Justice Ruth Bader Ginsburg Treated for Pancreatic Cancer

FRIDAY, Aug. 23, 2019 (HealthDay News) -- Justice Ruth Bader Ginsburg has just finished treatment for pancreatic cancer, the U.S. Supreme Court announced Friday.

After the tumor was first diagnosed in late July, Ginsburg was given a three-week course of focused radiation at Memorial Sloan Kettering Cancer Center in New York City, the court said in a statement. A bile duct stent was pl...

HPV Vaccination Rate in U.S. Girls Has Stalled

THURSDAY, Aug. 22 (HealthDay News) -- While there's been a slight uptick in the number of American boys who get the HPV vaccine to help prevent certain cancers, a new study finds there's been almost no increase for girls.

And overall, too few kids are getting the human papillomavirus (HPV) vaccine (Gardasil, Cervarix), which can help provide them with a lifetime of protection against ...

Drug Offers Hope Against a Tough-to-Treat Blood Cancer

WEDNESDAY, Aug. 21, 2019 (HealthDay News) -- Patients with a form of blood cancer known as multiple myeloma who haven't responded to other therapies might have a new weapon against the disease, researchers say.

A drug called selinexor appeared to help patients with the blood and bone marrow cancer, according to a clinical trial involving 122 people.

"This study proved that a...

More Antibiotics, Higher Odds for Colon Cancer?

WEDNESDAY, Aug. 21, 2019 (HealthDay News) -- Taking certain antibiotics -- especially multiple times or for long courses -- may put you at risk for colon cancer, a large new study suggests.

The researchers found that as people's antibiotic use increased, their odds of being diagnosed with colon cancer inched up. Specifically, the risk was tied to antibiotics that kill anaerobic bacter...

U.S. Task Force Updates Breast Cancer Gene Testing Recommendations

TUESDAY, Aug. 20, 2019 (HealthDay News) -- Mutations in two genes -- BRCA1 and BRCA2 -- are known to significantly increase the risk of breast cancer, but experts have long debated which women should be tested for them.

New recommendations from the U.S. Preventive Services Task Force (USPSTF) may help clarify who can benefit most from a risk assessment test. Now, if a woman has a hig...

New Treatments Could Be Powerful Weapons Against Brain Tumors

WEDNESDAY, Aug. 14, 2019 (HealthDay News) -- New therapies are showing real promise in fighting the type of brain cancer that claimed the lives of Sens. John McCain and Ted Kennedy, a pair of new clinical trials shows.

One experimental treatment injects powerful genes directly into a brain tumor, and then uses pills to turn the genes on and off. That way, the genes can attack the canc...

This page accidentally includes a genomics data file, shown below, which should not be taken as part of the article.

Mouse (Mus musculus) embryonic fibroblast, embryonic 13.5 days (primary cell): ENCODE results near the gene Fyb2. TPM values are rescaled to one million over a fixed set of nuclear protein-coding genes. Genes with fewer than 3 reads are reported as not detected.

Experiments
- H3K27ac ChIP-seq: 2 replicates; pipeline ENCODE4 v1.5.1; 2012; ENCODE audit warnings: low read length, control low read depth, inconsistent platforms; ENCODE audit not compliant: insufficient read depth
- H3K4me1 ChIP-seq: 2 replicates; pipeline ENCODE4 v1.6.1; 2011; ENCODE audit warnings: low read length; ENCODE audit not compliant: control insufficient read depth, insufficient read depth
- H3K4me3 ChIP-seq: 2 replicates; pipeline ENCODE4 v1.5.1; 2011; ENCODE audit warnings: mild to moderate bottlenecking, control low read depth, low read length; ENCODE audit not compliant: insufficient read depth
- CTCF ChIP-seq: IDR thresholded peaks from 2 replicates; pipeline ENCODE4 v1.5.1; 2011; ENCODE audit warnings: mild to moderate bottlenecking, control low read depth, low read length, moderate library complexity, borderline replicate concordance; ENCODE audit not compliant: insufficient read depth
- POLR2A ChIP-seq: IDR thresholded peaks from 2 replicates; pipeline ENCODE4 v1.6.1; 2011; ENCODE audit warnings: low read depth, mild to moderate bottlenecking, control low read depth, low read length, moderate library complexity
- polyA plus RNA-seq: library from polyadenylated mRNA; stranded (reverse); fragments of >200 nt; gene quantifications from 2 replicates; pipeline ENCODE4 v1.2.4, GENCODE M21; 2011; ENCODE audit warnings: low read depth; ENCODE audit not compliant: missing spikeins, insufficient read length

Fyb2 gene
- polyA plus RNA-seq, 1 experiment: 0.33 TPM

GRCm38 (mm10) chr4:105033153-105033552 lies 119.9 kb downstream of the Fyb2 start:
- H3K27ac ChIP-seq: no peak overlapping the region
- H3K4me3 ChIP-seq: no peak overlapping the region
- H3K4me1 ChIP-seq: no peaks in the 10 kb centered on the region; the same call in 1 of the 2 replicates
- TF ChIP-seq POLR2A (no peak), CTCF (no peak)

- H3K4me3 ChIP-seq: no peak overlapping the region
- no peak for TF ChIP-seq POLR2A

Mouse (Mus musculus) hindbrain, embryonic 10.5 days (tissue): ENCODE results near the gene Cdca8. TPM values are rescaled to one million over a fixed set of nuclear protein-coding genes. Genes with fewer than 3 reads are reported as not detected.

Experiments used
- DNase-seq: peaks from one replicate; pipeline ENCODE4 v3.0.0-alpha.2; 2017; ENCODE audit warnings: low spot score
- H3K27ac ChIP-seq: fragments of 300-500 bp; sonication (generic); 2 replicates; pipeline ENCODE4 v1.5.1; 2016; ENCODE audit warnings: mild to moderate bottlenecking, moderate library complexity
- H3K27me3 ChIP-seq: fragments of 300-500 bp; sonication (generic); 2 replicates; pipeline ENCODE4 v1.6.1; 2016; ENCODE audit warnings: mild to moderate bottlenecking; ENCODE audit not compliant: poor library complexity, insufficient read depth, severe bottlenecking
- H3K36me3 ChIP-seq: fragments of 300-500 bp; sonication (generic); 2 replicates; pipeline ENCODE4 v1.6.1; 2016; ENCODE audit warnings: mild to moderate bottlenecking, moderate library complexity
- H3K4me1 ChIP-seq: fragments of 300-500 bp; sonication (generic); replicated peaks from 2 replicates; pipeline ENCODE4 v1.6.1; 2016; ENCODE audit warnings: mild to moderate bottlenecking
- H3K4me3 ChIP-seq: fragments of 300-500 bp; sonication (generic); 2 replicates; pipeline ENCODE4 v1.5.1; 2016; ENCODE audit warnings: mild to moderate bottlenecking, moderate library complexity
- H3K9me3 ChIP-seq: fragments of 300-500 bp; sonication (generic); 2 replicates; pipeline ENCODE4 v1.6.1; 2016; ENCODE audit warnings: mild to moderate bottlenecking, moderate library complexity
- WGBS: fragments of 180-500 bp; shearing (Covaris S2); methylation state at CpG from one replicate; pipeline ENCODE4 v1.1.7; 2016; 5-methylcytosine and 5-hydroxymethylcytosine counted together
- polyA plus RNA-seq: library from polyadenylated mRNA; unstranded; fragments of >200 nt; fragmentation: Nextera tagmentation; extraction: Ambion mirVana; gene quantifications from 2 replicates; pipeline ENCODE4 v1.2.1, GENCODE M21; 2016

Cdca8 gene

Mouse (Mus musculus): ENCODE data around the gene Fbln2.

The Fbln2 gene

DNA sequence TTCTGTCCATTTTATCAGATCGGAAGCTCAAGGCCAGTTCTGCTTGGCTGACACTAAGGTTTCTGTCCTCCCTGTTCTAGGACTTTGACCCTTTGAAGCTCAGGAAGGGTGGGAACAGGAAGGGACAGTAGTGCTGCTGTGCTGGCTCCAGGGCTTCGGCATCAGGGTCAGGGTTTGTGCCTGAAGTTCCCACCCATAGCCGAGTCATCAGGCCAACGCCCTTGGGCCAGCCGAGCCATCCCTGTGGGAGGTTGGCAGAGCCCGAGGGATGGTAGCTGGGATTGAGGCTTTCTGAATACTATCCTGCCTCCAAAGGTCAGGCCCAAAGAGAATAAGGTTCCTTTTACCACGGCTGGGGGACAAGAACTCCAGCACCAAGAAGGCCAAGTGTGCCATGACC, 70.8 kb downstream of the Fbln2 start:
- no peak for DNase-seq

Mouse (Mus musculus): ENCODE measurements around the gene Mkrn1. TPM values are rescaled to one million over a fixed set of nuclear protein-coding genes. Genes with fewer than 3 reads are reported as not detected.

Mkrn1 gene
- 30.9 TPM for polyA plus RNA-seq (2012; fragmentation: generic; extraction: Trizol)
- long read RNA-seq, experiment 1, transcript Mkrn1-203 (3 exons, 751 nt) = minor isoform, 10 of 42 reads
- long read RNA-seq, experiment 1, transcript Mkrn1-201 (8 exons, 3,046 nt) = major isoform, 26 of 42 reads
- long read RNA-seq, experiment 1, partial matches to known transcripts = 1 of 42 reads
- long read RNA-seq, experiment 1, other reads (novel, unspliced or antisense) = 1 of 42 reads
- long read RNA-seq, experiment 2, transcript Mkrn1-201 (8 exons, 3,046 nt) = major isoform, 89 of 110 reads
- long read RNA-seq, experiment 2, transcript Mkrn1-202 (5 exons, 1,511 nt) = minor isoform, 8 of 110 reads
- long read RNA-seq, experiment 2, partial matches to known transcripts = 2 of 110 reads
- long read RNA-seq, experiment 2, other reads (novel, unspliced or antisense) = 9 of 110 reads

America's Obesity Epidemic May Mean Some Cancers Are Striking Sooner

WEDNESDAY, Aug. 14, 2019 (HealthDay News) -- Since the turn of the century, American obesity rates have skyrocketed. And now a new study indicates that as the nation's waistlines expand, cancers long linked to obesity are striking the middle-aged more than ever before.

The finding follows a review of data on more than 6 million white, black and Hispanic cancer patients diagnosed betwe...

Hormone Therapy for Prostate Cancer Might Harm the Heart: Study

TUESDAY, Aug. 13, 2019 (HealthDay News) -- When men have both advanced prostate cancer and heart disease, treatment may pose a dilemma: Newer hormonal therapies that can slow the cancer down might also be risky for their hearts, a new study finds.

Once prostate cancer spreads beyond the gland, one of the mainstays of treatment is hormone therapy. The aim is to prevent androgens ("male...

Caring Doctors Can Be Life-Changing for Diabetic Patients

MONDAY, Aug. 12, 2019 (HealthDay News) -- A kind, understanding doctor could spell the difference between life or death for diabetes patients, a new study suggests.

British researchers found that patients had a lower risk of early death if their primary care doctor exhibited empathy.

The study included 628 patients in the U.K. with type 2 diabetes. A year after their diagnos...

New Study Finds a Family Risk for Blood Cancer

THURSDAY, Aug. 8, 2019 (HealthDay News) -- If a close relative has had blood cancer, you're more likely to get it, a large new study reports.

The researchers analyzed data from 16 million people in Sweden, including more than 153,000 diagnosed with blood cancer and more than 391,000 of their first-degree relatives: parents, siblings or children.

Patients with a family link ...